At the heart of all architectural visualisation efforts is a singular goal – enabling end users to experience spaces before they actually come into existence. This is what made architects and planners of yore fuss over the perspectives and details of every pencil sketch. It is also why photorealistic rendering went from novel to mainstream in a dramatically short span of time. And currently, this desire to accurately model the unbuilt is ushering in a new era in 3D architectural visualisation.
In 2018, Chaos Group undertook an exhaustive survey of architectural practices across the globe. The purpose behind this study was to identify the industry’s digital trends and preferences – particularly in regards to 3D architectural visualisation – and chalk out a roadmap of what lies ahead. Chaos Group found that 80% percentage of architects and interior designers were planning on adopting virtual reality (VR) as a visualisation medium.
Exploring dimensions beyond 3D architectural visualisation
With the advent of 3D modelling services, the architectural fraternity overcame a long-standing visualisation challenge. 3D digital models replaced 2D sketches and drawings, and allowed buildings and spaces to be presented from innumerable angles. Photorealistic rendering further enhanced the experience, helping clients understand not just physical details like materials and lighting, but also the intangibles of form, space and order. It was only a matter of time before the industry would look to push the envelope further, and that is precisely what has happened with VR.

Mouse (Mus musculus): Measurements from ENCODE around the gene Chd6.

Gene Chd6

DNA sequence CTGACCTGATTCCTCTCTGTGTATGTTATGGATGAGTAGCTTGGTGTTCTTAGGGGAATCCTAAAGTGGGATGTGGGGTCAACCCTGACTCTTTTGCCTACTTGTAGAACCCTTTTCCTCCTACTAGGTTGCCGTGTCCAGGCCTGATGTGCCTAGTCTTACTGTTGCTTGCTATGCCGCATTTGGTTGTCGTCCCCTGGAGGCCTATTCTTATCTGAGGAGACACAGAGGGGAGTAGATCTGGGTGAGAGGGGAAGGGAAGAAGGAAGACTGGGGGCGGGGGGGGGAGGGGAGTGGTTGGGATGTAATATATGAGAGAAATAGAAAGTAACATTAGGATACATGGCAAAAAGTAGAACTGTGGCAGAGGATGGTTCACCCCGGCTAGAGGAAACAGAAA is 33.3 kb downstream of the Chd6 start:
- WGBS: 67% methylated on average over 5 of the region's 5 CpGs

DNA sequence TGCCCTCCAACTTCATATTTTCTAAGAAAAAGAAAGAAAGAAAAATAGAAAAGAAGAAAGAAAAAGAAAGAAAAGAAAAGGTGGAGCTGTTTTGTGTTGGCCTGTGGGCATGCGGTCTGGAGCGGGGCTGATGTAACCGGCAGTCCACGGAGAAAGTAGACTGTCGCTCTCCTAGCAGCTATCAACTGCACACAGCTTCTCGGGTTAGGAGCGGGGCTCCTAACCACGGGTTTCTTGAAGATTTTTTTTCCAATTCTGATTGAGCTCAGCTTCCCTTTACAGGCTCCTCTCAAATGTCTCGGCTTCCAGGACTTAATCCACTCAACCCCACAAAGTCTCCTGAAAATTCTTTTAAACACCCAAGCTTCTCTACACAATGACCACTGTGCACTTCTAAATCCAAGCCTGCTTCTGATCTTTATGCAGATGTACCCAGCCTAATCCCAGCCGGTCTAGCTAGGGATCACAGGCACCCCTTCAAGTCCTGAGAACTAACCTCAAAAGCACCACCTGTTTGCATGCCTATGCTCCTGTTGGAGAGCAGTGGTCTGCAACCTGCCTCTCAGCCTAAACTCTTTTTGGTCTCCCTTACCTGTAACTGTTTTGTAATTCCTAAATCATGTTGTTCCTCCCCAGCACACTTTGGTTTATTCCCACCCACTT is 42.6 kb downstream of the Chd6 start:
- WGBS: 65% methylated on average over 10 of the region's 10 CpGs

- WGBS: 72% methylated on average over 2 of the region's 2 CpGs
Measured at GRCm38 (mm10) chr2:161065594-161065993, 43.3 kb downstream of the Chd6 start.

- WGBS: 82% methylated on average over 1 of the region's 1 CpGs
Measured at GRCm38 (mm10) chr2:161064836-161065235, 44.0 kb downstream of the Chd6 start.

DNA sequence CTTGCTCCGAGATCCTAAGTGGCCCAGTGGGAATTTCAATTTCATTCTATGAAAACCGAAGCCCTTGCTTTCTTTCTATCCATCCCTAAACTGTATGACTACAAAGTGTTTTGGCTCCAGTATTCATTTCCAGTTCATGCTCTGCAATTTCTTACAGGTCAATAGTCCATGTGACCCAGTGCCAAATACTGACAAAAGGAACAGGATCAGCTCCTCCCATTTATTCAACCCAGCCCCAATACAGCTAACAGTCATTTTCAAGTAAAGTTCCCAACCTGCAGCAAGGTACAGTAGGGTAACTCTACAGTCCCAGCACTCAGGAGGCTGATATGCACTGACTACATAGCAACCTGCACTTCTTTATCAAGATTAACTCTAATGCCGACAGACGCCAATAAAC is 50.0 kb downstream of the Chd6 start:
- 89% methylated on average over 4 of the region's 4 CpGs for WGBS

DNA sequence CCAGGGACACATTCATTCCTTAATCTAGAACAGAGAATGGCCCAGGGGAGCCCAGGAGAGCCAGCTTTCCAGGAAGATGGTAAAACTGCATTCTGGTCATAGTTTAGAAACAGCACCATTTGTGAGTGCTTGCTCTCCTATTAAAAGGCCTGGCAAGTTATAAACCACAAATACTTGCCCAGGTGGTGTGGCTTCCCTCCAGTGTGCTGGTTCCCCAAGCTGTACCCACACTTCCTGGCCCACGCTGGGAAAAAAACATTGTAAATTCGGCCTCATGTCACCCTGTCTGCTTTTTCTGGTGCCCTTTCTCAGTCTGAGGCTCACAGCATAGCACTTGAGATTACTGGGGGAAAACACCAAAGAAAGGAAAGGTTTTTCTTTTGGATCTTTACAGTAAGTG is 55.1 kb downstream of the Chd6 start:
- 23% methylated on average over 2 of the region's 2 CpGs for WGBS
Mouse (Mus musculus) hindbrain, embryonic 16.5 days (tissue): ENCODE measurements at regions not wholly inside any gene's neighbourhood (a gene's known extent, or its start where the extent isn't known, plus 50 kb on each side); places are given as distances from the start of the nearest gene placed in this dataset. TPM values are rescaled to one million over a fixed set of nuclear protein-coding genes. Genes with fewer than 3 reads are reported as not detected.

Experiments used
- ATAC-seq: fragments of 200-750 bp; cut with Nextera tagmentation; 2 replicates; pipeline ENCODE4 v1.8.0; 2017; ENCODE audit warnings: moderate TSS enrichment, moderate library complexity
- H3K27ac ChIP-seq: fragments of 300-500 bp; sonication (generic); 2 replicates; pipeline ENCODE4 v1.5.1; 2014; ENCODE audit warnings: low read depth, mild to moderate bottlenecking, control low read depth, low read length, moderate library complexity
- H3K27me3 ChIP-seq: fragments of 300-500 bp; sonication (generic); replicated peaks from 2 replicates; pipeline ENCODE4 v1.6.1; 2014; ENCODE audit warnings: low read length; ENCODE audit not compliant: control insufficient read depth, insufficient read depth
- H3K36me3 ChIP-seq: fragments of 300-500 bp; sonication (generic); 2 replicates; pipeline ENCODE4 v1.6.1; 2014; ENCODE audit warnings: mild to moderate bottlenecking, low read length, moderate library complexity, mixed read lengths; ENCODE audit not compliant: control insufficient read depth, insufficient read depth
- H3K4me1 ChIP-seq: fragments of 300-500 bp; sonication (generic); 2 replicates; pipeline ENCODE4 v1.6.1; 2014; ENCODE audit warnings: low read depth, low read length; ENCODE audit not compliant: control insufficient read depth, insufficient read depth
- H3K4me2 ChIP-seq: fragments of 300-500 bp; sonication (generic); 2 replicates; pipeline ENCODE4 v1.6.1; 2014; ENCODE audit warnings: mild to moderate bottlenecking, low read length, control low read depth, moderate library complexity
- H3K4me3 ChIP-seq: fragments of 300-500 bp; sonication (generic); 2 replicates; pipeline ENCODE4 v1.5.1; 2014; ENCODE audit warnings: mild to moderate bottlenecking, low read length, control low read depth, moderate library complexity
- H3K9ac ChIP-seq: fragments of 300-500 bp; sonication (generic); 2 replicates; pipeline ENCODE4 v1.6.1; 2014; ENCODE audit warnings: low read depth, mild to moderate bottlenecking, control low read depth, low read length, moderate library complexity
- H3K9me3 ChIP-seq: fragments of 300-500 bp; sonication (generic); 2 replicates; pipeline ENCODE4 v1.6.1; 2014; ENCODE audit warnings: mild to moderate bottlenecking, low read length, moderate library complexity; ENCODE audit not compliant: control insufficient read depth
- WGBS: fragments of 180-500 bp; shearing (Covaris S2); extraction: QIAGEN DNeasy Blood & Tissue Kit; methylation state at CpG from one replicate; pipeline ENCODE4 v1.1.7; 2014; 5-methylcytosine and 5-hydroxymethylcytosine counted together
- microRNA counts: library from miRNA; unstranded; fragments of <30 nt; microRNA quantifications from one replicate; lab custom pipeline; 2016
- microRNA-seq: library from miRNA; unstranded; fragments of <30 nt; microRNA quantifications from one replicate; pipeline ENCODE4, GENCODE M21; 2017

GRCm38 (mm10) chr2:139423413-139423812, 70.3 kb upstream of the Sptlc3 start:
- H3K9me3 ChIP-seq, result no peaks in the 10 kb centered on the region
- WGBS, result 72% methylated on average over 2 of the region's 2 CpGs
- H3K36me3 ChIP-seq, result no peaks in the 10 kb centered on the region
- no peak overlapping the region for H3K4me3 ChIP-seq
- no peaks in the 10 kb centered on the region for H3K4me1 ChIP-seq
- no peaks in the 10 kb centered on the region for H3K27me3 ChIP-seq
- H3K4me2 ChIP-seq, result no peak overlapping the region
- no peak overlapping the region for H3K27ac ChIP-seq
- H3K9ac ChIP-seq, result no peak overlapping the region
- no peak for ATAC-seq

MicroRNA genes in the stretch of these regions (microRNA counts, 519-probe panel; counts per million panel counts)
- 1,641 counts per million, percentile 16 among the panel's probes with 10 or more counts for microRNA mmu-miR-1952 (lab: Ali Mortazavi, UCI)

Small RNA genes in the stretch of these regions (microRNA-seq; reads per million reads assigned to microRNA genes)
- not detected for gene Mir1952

By taking 3D architectural visualisation into the realm of VR, designers are finally unlocking the full potential of three-dimensional modelling. VR takes architectural presentations past the constraints of physical location and presentation media, and makes them interactive in a way that they’ve never been before.
From modelling to place-making
The Chaos Group study mentioned at the beginning of this article revealed many interesting insights. Besides the fact that an overwhelming majority of design firms planned to use VR in the not-so-distant future, the numbers showed that this interest had little to do with the company’s scale of operations. Moreover, architects who were already using VR for 3D visualisation at the time of the survey said that they were adopting it in multiple projects – an indicator of the technology’s scalability and ease of implementation.
VR doesn’t just transform the way architects present designs to their clients. It reshapes the design process itself, turning it into a real-time, organic and inclusive place-making exercise. VR-driven 3D digital models can not only simulate the experiential nuances of the design in question, they also serve as immersive worlds that can be inhabited, explored and altered with an unprecedented level of ease.
VR-based 3D visualisation bodes well for the ever-evolving, experience-driven industry that is architecture. At present, large firms (with 100 or more people on board) are leading the revolution. But given the overwhelming response by smaller studios, and the accessibility of rendering platforms like V-Ray and Unreal, it won’t be long before the technology is adopted across the board.
Need high-quality 3D property visualisation for your upcoming project? GT Images offers photorealistic architectural renders and tailored 3D modelling services to help your designs stand out. Contact us to start a discussion.